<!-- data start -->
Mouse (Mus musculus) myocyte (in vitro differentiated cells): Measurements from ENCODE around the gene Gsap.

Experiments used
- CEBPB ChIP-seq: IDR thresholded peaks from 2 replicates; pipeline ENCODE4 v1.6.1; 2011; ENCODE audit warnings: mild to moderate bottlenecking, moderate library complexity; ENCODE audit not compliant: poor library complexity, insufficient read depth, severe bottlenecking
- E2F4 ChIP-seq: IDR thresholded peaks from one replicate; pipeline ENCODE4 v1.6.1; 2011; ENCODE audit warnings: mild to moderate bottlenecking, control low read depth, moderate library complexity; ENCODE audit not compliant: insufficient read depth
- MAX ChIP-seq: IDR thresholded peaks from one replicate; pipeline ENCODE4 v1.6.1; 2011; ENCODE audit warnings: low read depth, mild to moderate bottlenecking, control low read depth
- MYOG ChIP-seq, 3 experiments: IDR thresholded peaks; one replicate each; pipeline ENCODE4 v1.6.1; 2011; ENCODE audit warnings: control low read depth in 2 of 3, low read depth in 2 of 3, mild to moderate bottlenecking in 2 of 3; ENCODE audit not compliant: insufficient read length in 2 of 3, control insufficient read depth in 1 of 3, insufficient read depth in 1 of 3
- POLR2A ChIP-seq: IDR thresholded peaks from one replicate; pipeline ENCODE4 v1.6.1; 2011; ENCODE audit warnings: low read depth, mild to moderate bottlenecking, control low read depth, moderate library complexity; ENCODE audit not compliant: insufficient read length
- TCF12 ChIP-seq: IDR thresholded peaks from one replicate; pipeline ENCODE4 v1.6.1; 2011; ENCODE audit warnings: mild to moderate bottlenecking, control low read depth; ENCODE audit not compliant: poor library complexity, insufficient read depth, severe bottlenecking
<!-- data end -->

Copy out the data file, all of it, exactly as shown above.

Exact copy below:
Mouse (Mus musculus) myocyte (in vitro differentiated cells): Measurements from ENCODE around the gene Gsap.

Experiments used
- CEBPB ChIP-seq: IDR thresholded peaks from 2 replicates; pipeline ENCODE4 v1.6.1; 2011; ENCODE audit warnings: mild to moderate bottlenecking, moderate library complexity; ENCODE audit not compliant: poor library complexity, insufficient read depth, severe bottlenecking
- E2F4 ChIP-seq: IDR thresholded peaks from one replicate; pipeline ENCODE4 v1.6.1; 2011; ENCODE audit warnings: mild to moderate bottlenecking, control low read depth, moderate library complexity; ENCODE audit not compliant: insufficient read depth
- MAX ChIP-seq: IDR thresholded peaks from one replicate; pipeline ENCODE4 v1.6.1; 2011; ENCODE audit warnings: low read depth, mild to moderate bottlenecking, control low read depth
- MYOG ChIP-seq, 3 experiments: IDR thresholded peaks; one replicate each; pipeline ENCODE4 v1.6.1; 2011; ENCODE audit warnings: control low read depth in 2 of 3, low read depth in 2 of 3, mild to moderate bottlenecking in 2 of 3; ENCODE audit not compliant: insufficient read length in 2 of 3, control insufficient read depth in 1 of 3, insufficient read depth in 1 of 3
- POLR2A ChIP-seq: IDR thresholded peaks from one replicate; pipeline ENCODE4 v1.6.1; 2011; ENCODE audit warnings: low read depth, mild to moderate bottlenecking, control low read depth, moderate library complexity; ENCODE audit not compliant: insufficient read length
- TCF12 ChIP-seq: IDR thresholded peaks from one replicate; pipeline ENCODE4 v1.6.1; 2011; ENCODE audit warnings: mild to moderate bottlenecking, control low read depth; ENCODE audit not compliant: poor library complexity, insufficient read depth, severe bottlenecking